- Roche is acquiring Spark Therapeutics in a multi-billion dollar deal that underscores big pharma's growing appetite for new technologies like gene therapy.
- Spark, which secured the first ever U.S. approval for a gene therapy targeting an inherited disease, will sell for $114.50 per share — a roughly 120% premium to its closing price on Feb. 22. Accounting for $500 million worth of projected net cash expected at close, the deal's total value sits at approximately $4.8 billion.
- The Wall Street Journal was the first to report on Feb. 23 about a potential deal. There was, however, at least one other bidder for Spark, according to the Journal. Investment bank Jefferies suspected the other bidder was either Pfizer or Novartis since both have partnerships in place with Spark.
Commercial gene therapy only recently turned from a lofty scientific ambition into a realized market. Spark's Luxturna (voretigene neparvovec) was a key milestone in that transition, having secured Food and Drug Administration approval for an inherited retinal disease in late 2017.
The industry now sees many more applications for gene therapy, and is investing heavily in the space. In the past month alone, AbbVie inked a deal with Voyager Therapeutics focused on Parkinson's disease gene therapies while Johnson & Johnson signed a licensing agreement for a gene therapy developer's inherited retinal disease portfolio.
There have also been several gene therapy acquisitions. One of the biggest came last April, when Novartis acquired AveXis and its spinal muscular atrophy treatment for $8.7 billion.
Roche's latest purchase adds to the list and may spark more deals too, according to Wall Street analysts. Maury Raycroft of Jefferies wrote in a Feb. 25 investor note that the Spark takeout could boost dealmaking prospects for Sangamo Therapeutics, Abeona Therapeutics, Ultragenyx Pharmaceutical, and Intellia Therapeutics, among others.
"Our views on gene [therapy] are consistent — given advancements in manufacturing, de-risking on dosing safety + efficacy, fast development times for rare disease and favorable regulatory environment, the space is appealing and differentiated as a growth investment," Raycroft wrote.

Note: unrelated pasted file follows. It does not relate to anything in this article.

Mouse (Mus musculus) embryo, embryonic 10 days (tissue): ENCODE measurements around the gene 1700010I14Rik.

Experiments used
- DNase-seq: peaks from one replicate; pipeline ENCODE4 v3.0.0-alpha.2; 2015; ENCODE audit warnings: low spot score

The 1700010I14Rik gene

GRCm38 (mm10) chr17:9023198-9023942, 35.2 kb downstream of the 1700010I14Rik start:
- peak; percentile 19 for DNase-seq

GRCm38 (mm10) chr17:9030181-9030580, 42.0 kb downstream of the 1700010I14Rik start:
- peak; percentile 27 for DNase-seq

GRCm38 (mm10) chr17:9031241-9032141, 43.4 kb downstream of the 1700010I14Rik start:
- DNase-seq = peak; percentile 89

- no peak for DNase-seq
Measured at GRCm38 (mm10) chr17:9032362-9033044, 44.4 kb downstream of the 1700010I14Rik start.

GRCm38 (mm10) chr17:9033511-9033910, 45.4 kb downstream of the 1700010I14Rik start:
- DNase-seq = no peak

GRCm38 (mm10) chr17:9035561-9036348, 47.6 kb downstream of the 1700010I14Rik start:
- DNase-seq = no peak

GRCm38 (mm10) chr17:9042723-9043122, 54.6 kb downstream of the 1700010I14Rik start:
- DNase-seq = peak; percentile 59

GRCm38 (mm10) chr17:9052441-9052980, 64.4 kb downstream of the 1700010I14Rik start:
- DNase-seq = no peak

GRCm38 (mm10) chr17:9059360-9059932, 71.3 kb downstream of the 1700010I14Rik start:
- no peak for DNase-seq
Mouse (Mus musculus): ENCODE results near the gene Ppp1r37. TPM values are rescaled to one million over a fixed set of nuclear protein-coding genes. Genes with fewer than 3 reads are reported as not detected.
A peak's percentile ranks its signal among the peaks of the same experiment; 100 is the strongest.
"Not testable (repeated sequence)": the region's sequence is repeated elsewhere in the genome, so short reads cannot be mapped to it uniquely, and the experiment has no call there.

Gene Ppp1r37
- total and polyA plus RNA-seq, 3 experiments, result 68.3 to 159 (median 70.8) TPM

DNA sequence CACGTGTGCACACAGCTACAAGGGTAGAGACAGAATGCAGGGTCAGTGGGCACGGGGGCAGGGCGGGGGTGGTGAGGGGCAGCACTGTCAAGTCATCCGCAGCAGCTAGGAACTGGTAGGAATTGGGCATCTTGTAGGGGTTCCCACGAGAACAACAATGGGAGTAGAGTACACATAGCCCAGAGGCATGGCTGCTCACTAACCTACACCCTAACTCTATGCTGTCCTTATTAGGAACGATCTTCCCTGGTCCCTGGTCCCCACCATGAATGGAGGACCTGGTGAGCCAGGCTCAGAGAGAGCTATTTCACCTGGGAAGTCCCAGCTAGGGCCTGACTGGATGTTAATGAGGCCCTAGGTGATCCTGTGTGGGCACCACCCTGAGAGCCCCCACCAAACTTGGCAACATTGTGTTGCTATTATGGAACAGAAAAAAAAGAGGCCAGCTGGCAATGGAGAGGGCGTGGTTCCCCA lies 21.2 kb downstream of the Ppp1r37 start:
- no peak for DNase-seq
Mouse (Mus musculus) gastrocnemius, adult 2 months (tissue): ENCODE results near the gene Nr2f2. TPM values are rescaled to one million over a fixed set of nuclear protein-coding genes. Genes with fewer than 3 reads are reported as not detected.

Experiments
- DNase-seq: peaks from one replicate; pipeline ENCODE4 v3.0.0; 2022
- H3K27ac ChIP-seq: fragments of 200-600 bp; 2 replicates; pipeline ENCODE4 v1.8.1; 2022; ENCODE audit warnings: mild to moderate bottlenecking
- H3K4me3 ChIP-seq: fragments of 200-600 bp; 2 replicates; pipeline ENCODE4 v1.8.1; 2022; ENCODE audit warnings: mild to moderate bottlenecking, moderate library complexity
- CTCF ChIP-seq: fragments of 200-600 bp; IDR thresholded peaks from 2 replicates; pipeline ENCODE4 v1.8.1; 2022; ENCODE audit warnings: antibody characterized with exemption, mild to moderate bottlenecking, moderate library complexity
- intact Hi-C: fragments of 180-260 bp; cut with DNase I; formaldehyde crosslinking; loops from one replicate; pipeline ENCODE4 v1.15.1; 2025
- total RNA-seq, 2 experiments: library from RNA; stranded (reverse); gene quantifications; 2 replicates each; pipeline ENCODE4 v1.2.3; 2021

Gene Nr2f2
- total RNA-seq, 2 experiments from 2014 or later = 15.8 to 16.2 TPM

Gene therapy developers rise on Spark takeout
|Opening price Feb. 25||Closing price Feb. 22||Percent Change|
SOURCE: Market data
Spark's pipeline is broken down into three main components: neurodegenerative diseases, retinal diseases, and hemophilia and lysosomal storage disorders. While Roche gave few details about the rationale for the Spark acquisition, SVB Leerink analyst Joseph Schwartz guessed that it could have centered on those latter two pipeline components, given some of the challenges facing the Swiss pharma's portfolio.
In hemophilia, Roche's Hemlibra (emicizumab) has already become a disruptive force. Its strong efficacy profile and once-a-week dosing is threatening sales for some of the sector's biggest brands like NovoSeven and Feiba. But Hemlibra's position isn't cemented; rivals are quickly advancing hemophilia gene therapies that could be problematic for Hemlibra because of their potential one-time administration.
Spark has two hemophilia gene therapies in late-stage testing that may prove complementary to Hemlibra, according to Schwartz. One targets hemophilia A while the other, named SPK-9001, targets hemophilia B and is partnered with Pfizer.
Currently, Spark is set up to receive a low-teen percentage on future net sales of SPK-9001. Schwartz noted that Roche may run into trouble if it tries to rejigger partnership terms with Pfizer, due to the "lucrative" nature of the hemophilia market. "Having initiated a Ph.3 study for SPK-9001, [Pfizer] may be reluctant to re-negotiate or lose the asset," Schwartz wrote in a Feb. 25 note.
In ophthalmology, Roche's blockbuster Lucentis (ranibizumab) still achieves double-digit growth in the U.S. Yet the drug, which holds approvals across a range of eye diseases, is seeing increased competition in the market for wet age-related macular degeneration treatments.
Since Lucentis is responsible for all of Roche's ophthalmology revenue, branching into the areas where Spark is working, such as choroideremia and Stargardt disease, helps diversify Roche's pipeline. Though Luxturna hasn't been a huge earner, the path Spark forged with regulators and payers as it developed the therapy should make the approval and coverage processes easier for future inherited retinal disease gene therapies.
"Luxturna could be a segue to ignite Roche's ophthalmology business," Schwartz wrote.
Roche intends to pay for Spark shares entirely with cash. The drug giant ended 2018 with 6.7 billion Swiss francs (about $6.7 billion) in cash and equivalents, according to its annual filing.
Spark and Roche expect their deal to close in the second quarter, at which point the biotech will continue to operate out of Philadelphia as an independent company within the Roche Group.